9. 9. Cultivation theory<br />Gerbner purposes that the effects are “not immediate”. Rather it “continuously nurtures”, and shapes viewer’s perception of the world around them. <br />Cultivation Theory argues that computer and video games have long-term gradual effects. <br /> These effects can be small, gradual, indirect, cumulative, and significant. <br />
  10. 10. Cultivation theory<br />Cultivation theory in its most basic form, suggests that exposures to television, over time, finely “cultivates” viewer’s perceptions of reality.<br />
  11. 11. Literature review<br />Past research shows very little to no correlation between playing video games and aggressive behavior.<br />Viewing real-life violence is more likely to contribute to aggressive behavior<br />Violent games such as Doom and Mortal Kombat are set in fantasy worlds. (Sherry, 2001)<br />
  12. 12. Literature review…continued<br />There are other factors that contribute to aggressive behavior:<br />Demographics:<br />Non-white, poor, less educated=More likely to be aggressive.<br />White, wealthy/middle class, college education=Less likely to be aggressive (Sherry, 2001)<br />
  13. 13. Literature review<br />There is also research that supports violent video games cause aggressive behavior:<br />If you played 13 hours or more per week, more likely to be aggressive than someone of same age and demographics that doesn’t play video games <br />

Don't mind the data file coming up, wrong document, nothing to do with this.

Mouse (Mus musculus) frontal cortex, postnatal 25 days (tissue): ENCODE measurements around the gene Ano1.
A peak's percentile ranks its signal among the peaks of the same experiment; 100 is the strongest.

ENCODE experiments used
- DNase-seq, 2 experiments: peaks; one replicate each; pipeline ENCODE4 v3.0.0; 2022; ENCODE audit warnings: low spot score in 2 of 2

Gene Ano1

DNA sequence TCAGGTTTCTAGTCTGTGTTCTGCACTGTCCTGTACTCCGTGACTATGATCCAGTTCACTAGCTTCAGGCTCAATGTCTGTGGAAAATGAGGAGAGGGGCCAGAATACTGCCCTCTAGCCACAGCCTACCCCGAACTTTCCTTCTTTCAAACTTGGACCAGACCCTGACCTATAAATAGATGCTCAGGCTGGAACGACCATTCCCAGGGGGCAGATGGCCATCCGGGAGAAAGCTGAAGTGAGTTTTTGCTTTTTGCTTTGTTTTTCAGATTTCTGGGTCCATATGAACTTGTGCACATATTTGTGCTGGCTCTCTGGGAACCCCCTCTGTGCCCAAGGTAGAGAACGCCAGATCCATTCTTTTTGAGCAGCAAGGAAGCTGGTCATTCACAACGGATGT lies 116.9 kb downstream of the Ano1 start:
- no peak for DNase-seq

14. 14. Literature review<br />1999 Columbine High School shooting may have been caused by violent video games.<br />Social Learning Theory (Uhlman & Swanson, 2003)<br />(Literature review on the impact of playing violent video games on aggression, 2010). <br />
  15. 15. Research question<br />Does a person’s gender (IV) have an effect on how violent video games cause the individuals to behave (DV)?<br />
  16. 16. hypotheses<br /><ul><li>Hypothesis #1: Males (IV) are more likely to exert aggressive behavior (DV) after playing violent video games than females (IV) if there is any effect at all.
  17. 17. Hypothesis #2: Excessive exposure to violent video games alone (IV) does not increase the probability of college students exerting aggressive/violent behavior (DV).</li></li></ul><li>methodology<br />To determine whether or not there is a direct relationship (conceptual definition), we plan to measure aggression in college students compared to the amount of time they spend playing video games (operational definition) <br />50 Queens students of various demographics were surveyed.<br />Survey consists of multiple choice, scales, demographics, and open-ended.<br />